Implementing Display trait for a trait object

trait Hisbullah {}
impl Hisbullah for str {}   
impl Hisbullah for usize {}
impl Hisbullah for String {}
impl fmt::Display for Box<dyn Hisbullah> {
        fn fmt(&self, f: &mut fmt::Formatter<'_>) -> fmt::Result {
            write!(f, "{}", *self)
        }
}

Output Error:
thread 'main' has overflowed its stack

The overflow occurs exactly when I call the print function.
Q) What am I doing here?
Well I have a Vec<T> where I don't know what the T could be. So I am using Box<dyn Hisbullah> like we are taught. I later need to print these T too so I am implementing the fmt::Display Trait. I am sort of using Hisbullah as a guard here. If I don't impl Hisbullah for a primitive data type, that type won't be accepted.

Q) Could I not use generics instead of trait objects?
Yes I can, given the vector instance will be homogeneous but lets say that might not always be the case.

Q) Can you not use Display as supertrait?
I can. It's a failsafe option. I want to learn this way here.

You are implementing the Display trait with… well, itself. So Display::fmt() just calls itself, causing infinite recursion.

Well,

  • You're implementing Display for Box<dyn Hisbullah>
  • The fmt function takes &self, so, it's a &Box<dyn Hisbullah>
  • You then try to format *self with a {}
  • That means calling the Display::fmt for Box<dyn Hisbullah>
  • Which is the function you're in...
  • So you have unconditional recursion here and blow your stack

You have to link up the printabiilty of your T to the Box<dyn Hisbullah> somehow. What if I wrote:

struct DoesNotImplementDisplayOrDebugEtc;
impl Hisbullah for DoesNotImplementDisplayOrDebugEtc;
let dnidode = DoesNotImplementDisplayOrDebugEtc;
let bdh: Box<dyn Hisbullah> = Box::new(dnidode);
println!("{}", bdh);
// ^^^^^^^^^^^^^^^ what function does this ultimately call?

The Display supertrait would be the most direct way.

1 Like

I was trying to hit something like this:
Display - Rust By Example (rust-lang.org)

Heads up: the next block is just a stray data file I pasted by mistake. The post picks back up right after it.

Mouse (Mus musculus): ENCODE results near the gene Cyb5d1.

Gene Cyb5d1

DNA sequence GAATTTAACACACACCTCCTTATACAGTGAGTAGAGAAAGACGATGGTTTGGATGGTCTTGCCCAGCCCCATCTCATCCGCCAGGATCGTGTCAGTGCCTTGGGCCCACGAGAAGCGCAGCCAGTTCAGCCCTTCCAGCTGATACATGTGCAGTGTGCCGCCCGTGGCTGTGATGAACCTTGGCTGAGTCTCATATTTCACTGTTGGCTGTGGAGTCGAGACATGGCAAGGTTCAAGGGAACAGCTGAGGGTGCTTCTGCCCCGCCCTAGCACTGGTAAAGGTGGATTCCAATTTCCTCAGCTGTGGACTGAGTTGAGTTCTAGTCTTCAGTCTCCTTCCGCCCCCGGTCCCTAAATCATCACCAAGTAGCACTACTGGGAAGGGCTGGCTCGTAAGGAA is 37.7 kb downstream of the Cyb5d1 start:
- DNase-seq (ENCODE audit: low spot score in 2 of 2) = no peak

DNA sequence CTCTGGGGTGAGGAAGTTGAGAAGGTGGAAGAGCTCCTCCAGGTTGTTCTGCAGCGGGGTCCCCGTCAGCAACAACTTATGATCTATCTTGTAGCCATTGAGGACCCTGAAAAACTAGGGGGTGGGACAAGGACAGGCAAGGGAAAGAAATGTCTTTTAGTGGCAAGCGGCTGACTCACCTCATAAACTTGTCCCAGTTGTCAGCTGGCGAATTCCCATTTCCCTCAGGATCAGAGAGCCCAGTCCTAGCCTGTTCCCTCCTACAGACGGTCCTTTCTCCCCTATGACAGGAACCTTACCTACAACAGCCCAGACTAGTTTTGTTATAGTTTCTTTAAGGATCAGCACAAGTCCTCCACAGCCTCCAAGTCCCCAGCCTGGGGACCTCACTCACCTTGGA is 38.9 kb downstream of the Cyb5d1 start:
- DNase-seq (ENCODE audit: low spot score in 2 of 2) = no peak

Yes. Supertraiting Display works fine.

  • I wanted to learn implementing a std Trait like Display which should be easy. I got assured of the possibility by this: Display - Rust By Example (rust-lang.org).
  • You've put it best. I need to link the printability of T with Box<dyn Hisbullah> Isn't dyn Hisbullah supposed to mean an 'object' that implements Hisbullah? The right way I got to 'unBox' was using the dereferncing operator *. Can't I ask the Display implementation to use the display implementation of the now-out-of-the-box T ?

Yes, but that doesn't mean it implements Display as well. When you cast Box<usize> (for instance) to Box<dyn Hisbullah>, you erase the knowledge that it was once a Box<usize>, and you can only use those things which are part of trait Hisbullah.

Correct, but you didn't do it enough: as quinedot mentioned, inside the fmt method, self is &Box<dyn Hisbullah>, so * gives you still a Box<dyn Hisbullah>. If you wanted to get at the value in the box, you'd need to write **self. (But that won't compile, since dyn Hisbullah doesn't implement Display, among other reasons.)

No, because the value in the box is not known to the compiler to be of type T; its type has been erased and now you can only use behavior that is part of dyn Hisbullah. dyn Hisbullah does not implement Display.

2 Likes

I almost getting there. But here's the problem.